The deduction of the boundary layer equations was one of the most important advances in fluid dynamics (Anderson, 2005). Using an order of magnitude analysis, the well-known governing Navier–Stokes equations of viscous fluid flow can be greatly simplified within the boundary layer. Notably, the characteristic of the partial differential equations (PDE) becomes parabolic, rather than the elliptical form of the full Navier–Stokes equations. This greatly simplifies the solution of the equations. By making the boundary layer approximation, the flow is divided into an inviscid portion (which is easy to solve by a number of methods) and the boundary layer, which is governed by an easier to solve PDE. The continuity and Navier–Stokes equations for a two-dimensional steady incompressible flow in Cartesian coordinates are given by
where and are the velocity components, is the density, is the pressure, and is the kinematic viscosity of the fluid at a point.
The approximation states that, for a sufficiently high Reynolds number the flow over a surface can be divided into an outer region of inviscid flow unaffected by viscosity (the majority of the flow), and a region close to the surface where viscosity is important (the boundary layer). Let and be streamwise and transverse (wall normal) velocities respectively inside the boundary layer. Using scale analysis, it can be shown that the above equations of motion reduce within the boundary layer to become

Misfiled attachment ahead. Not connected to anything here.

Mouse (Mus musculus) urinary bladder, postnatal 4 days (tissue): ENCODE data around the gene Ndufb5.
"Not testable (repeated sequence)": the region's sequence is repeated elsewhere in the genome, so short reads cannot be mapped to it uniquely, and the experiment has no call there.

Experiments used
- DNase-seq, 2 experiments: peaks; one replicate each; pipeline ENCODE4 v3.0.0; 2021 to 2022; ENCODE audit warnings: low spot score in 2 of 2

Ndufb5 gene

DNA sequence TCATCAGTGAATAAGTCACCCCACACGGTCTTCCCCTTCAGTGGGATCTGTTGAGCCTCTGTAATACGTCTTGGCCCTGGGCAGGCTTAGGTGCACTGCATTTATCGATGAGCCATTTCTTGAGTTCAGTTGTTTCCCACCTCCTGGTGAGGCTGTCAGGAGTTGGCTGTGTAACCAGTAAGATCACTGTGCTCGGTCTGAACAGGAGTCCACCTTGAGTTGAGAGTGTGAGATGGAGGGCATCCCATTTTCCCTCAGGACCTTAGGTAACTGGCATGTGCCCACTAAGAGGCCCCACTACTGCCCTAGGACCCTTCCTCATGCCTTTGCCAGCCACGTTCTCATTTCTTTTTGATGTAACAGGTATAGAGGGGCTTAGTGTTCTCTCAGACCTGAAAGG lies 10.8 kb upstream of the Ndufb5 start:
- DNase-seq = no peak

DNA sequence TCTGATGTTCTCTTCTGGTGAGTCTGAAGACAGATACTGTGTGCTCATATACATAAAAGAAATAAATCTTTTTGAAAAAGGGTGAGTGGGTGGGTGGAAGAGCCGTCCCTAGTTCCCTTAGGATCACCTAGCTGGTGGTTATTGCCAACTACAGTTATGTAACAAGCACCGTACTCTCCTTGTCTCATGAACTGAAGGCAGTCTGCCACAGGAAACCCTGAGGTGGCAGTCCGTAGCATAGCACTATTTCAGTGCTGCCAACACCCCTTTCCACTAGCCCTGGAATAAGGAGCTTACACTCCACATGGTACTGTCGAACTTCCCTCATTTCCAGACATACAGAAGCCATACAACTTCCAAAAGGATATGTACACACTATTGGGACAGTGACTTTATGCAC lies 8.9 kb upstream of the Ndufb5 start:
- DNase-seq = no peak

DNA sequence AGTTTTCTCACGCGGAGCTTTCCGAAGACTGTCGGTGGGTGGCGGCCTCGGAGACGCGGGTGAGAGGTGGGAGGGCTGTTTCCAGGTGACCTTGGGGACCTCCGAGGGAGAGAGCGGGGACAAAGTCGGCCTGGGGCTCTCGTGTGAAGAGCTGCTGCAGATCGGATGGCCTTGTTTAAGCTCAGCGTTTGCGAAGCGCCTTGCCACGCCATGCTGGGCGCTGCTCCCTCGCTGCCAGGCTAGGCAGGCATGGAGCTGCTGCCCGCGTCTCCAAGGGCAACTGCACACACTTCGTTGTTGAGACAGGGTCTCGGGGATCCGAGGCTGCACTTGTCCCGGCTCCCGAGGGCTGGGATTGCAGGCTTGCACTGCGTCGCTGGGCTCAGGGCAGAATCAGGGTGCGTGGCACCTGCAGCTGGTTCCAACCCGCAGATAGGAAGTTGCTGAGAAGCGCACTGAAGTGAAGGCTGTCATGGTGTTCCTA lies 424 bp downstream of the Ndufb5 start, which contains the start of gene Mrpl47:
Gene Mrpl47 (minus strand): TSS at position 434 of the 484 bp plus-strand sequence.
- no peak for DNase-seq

and if the fluid is incompressible (as liquids are under standard conditions):
The asymptotic analysis also shows that, the wall normal velocity, is small compared with the streamwise velocity, and that variations in properties in the streamwise direction are generally much lower than those in the wall normal direction.
Since the static pressure is independent of, then pressure at the edge of the boundary layer is the pressure throughout the boundary layer at a given streamwise position. The external pressure may be obtained through an application of Bernoulli's equation. Let be the fluid velocity outside the boundary layer, where and are both parallel. This gives upon substituting for the following result
with the boundary condition
For a flow in which the static pressure also does not change in the direction of the flow then
so remains constant.
Therefore, the equation of motion simplifies to become
These approximations are used in a variety of practical flow problems of scientific and engineering interest. The above analysis is for any instantaneous laminar or turbulent boundary layer, but is used mainly in laminar flow studies since the mean flow is also the instantaneous flow because there are no velocity fluctuations present.
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